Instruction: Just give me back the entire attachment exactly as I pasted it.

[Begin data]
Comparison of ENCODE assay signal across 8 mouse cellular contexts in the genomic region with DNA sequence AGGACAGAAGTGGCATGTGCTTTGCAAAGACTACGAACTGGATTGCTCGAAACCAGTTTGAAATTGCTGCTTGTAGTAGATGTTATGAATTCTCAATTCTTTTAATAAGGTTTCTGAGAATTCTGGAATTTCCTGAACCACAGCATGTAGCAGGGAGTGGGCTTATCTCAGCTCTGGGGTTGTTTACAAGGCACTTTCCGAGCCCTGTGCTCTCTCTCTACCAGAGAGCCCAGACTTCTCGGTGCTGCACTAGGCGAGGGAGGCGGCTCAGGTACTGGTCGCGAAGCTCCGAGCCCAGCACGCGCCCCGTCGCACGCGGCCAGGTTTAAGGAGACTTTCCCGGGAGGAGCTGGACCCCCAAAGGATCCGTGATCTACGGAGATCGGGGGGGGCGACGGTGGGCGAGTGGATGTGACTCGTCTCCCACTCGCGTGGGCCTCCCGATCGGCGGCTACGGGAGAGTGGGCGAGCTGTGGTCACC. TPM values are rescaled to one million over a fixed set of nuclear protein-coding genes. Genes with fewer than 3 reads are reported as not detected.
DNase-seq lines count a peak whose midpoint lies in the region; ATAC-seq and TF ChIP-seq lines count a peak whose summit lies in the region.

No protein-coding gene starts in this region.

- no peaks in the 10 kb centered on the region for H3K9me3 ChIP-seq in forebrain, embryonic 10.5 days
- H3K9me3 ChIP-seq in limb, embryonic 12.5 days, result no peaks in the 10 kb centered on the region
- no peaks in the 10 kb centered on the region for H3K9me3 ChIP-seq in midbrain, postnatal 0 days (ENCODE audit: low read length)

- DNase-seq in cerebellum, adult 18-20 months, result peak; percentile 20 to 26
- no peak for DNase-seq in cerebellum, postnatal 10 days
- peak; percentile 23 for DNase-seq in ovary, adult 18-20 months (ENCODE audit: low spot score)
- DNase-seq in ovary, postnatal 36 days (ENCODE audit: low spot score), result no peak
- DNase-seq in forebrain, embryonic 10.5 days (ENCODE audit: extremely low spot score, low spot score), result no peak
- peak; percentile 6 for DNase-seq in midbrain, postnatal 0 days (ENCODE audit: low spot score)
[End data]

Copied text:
Comparison of ENCODE assay signal across 8 mouse cellular contexts in the genomic region with DNA sequence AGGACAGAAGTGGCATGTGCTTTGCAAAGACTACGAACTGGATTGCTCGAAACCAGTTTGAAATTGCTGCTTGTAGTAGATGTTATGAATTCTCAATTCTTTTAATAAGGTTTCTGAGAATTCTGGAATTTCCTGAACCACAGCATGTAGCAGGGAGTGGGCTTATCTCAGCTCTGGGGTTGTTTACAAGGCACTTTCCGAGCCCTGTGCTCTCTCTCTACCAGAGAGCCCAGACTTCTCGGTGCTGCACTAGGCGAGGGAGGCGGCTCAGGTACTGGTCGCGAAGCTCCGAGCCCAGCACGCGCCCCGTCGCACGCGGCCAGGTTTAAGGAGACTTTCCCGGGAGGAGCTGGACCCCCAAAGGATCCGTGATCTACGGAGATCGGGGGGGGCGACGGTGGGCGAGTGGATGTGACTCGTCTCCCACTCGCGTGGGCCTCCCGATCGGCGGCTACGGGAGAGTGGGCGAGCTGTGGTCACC. TPM values are rescaled to one million over a fixed set of nuclear protein-coding genes. Genes with fewer than 3 reads are reported as not detected.
DNase-seq lines count a peak whose midpoint lies in the region; ATAC-seq and TF ChIP-seq lines count a peak whose summit lies in the region.

No protein-coding gene starts in this region.

- no peaks in the 10 kb centered on the region for H3K9me3 ChIP-seq in forebrain, embryonic 10.5 days
- H3K9me3 ChIP-seq in limb, embryonic 12.5 days, result no peaks in the 10 kb centered on the region
- no peaks in the 10 kb centered on the region for H3K9me3 ChIP-seq in midbrain, postnatal 0 days (ENCODE audit: low read length)

- DNase-seq in cerebellum, adult 18-20 months, result peak; percentile 20 to 26
- no peak for DNase-seq in cerebellum, postnatal 10 days
- peak; percentile 23 for DNase-seq in ovary, adult 18-20 months (ENCODE audit: low spot score)
- DNase-seq in ovary, postnatal 36 days (ENCODE audit: low spot score), result no peak
- DNase-seq in forebrain, embryonic 10.5 days (ENCODE audit: extremely low spot score, low spot score), result no peak
- peak; percentile 6 for DNase-seq in midbrain, postnatal 0 days (ENCODE audit: low spot score)